Todd explains what happens when fixtures are missing in a house.
Hello. Welcome to Todd Miller TV. Quick update today about taking fixtures from houses.
So let’s say the situation is, is you live in a house. You’re selling it and that ceiling fan or some fixture in the house is a special item. It was a gift. It’s not staying with the house. You’re going to replace it with something. Maybe not the same thing. How do you handle that?
Well, it’s very simple. You get it in writing. Now, meaning you have agreed to ahead of time that the item is leaving the house and it’s something that will either be put in of comparable value or that won’t be put in. It will be left empty.
Here’s a good example. I had a client who had a Nest Thermostat. Those are the round really cool-looking. You can remote control them from your iPhone, wherever you are.
They’re expensive. They’re $250. The normal thermostat you can get for 150 bucks. So it was made very clear to the buyer. This is one of my listings. The Nest Thermostat, we wrote it in the contract. Nest Thermostat does not stay with property.
So what we did was right before closing, we removed the Nest. So he could take it with him and put back the old one, the regular one that was in the house before. So we just made sure everyone knew in writing.
I have seen things like bookcases that look like they’re attached but they’re just sitting on the floor People thought, oh, I thought they were built-in. No, they were just sitting on the floor. They’re personal property. They’re not fixtures.
Ceiling fans, other types of pendant light fixtures that are specialties. Curtains, I’ve seen very expensive curtains in-house where the people have said, “Oh no, we’re taking those.”
So just to make it very clear to your agent, whatever item that you’re not sure of, ask. Hey, is this – do I have to declare this? I’m taking it with me. You can’t take the stove or the built-in microwave and the dishwasher and say, “Well, I paid for those. They don’t come with the house.” They’re fixtures.
The clothes washer, the clothes dryer and the refrigerator, unless it’s built-in, tend to be personal property if they’re just sitting on the ground plugged into the wall.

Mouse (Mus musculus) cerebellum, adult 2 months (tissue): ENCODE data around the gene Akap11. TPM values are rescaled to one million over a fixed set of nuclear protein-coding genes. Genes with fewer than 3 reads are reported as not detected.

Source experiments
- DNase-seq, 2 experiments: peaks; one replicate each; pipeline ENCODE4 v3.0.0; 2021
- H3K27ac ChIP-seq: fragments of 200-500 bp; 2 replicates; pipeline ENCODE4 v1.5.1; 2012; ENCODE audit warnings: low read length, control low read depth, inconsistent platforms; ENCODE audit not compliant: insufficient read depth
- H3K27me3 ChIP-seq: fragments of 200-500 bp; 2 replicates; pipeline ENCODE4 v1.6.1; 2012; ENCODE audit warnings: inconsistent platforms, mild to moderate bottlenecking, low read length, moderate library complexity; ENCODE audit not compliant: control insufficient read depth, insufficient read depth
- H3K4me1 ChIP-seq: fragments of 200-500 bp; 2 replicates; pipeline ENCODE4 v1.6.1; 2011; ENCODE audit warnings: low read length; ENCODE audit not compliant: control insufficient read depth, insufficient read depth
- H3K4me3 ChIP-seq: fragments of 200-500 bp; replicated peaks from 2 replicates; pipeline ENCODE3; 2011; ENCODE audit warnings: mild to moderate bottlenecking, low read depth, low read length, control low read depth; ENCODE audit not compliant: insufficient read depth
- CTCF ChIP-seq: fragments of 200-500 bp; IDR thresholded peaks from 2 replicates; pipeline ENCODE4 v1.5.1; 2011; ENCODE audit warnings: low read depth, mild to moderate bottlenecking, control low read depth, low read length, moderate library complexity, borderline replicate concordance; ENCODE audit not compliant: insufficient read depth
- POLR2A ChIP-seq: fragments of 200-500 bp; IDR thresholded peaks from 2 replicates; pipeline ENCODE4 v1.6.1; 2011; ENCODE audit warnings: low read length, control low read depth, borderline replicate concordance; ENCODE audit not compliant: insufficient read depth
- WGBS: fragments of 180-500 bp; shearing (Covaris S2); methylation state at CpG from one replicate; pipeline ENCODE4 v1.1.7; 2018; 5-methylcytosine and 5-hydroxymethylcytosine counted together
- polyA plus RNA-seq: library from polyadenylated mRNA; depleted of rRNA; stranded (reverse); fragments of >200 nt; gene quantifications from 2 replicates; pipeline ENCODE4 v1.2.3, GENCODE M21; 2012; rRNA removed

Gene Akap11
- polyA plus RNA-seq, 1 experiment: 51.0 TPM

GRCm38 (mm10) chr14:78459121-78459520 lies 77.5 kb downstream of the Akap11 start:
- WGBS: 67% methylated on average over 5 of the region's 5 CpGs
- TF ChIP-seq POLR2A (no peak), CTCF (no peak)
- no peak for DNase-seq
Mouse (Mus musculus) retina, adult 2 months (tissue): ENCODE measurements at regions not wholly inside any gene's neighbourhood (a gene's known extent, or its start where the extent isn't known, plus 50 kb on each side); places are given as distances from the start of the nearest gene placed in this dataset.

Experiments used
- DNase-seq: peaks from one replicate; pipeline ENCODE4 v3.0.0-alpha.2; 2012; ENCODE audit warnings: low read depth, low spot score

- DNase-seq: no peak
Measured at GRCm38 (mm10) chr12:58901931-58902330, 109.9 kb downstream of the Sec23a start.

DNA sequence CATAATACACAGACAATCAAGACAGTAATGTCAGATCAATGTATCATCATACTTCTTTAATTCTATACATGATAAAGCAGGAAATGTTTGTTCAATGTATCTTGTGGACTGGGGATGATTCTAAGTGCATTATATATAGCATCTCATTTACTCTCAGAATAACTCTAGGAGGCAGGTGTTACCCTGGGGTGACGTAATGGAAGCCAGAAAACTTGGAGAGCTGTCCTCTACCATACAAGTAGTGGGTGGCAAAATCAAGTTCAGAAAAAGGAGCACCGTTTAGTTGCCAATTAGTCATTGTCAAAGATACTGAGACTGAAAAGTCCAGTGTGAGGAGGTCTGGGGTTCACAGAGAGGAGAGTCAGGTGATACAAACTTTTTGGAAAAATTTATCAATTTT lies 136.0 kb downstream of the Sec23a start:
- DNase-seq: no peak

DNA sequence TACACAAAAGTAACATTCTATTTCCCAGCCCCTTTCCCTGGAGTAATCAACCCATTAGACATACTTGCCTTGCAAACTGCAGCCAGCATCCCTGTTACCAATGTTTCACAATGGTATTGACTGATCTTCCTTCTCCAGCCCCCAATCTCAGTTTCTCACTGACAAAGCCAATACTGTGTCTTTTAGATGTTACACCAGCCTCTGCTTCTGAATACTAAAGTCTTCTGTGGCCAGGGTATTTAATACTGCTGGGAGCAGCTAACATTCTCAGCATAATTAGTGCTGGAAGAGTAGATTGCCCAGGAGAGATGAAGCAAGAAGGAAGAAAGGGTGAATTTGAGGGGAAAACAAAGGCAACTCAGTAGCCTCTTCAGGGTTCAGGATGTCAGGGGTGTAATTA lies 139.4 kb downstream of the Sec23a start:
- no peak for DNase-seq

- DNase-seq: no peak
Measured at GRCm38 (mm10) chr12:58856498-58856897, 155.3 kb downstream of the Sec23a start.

So be very clear about what stays. Get it all in writing. That way you don’t have a surprising close of escrow or you show up at the house to move in and things are different than the way you saw them.
The last thing is let’s say right before you close, something breaks. You’re moving things around the house and you break a chandelier. You say, “Oh, there’s supposed to be a chandelier here.” So you put a new one up.
The best thing to do is get it in writing. Disclose it that it’s broken and then get that buyer to pick a comparable priced one and say, “Hey, look. I’m going to put a new one in. Why don’t you go pick the one you want? I will credit you the money or I will buy it and install it.”
But make that very clear. But what you don’t want to have happen is somebody would show up in a house and go, “Why is this super cheap light fixture here?” Well, the other one broke so I just bought a new one and put in there. Yeah, but that’s a $20 one and the one you had up there was a $200 one.
So anything that changes, make sure you have that in writing. It’s very clear to everybody, the changes in the house. It just makes things so much easier because what typically happens is the money spent fighting these things in court plus the emotional energy spent in dealing with a couple of hundred dollars worth of change in value of the house is not worth it for anybody. It’s not worth it for you if you’re a buyer or a seller. It’s not worth it for an agent. So things like the garage door remote is missing or I had to rekey the house because you didn’t leave the keys, things like that. Make it all very clear what’s staying and what’s not staying. OK?
So that’s my update for today and hope to see you on another video. Thanks.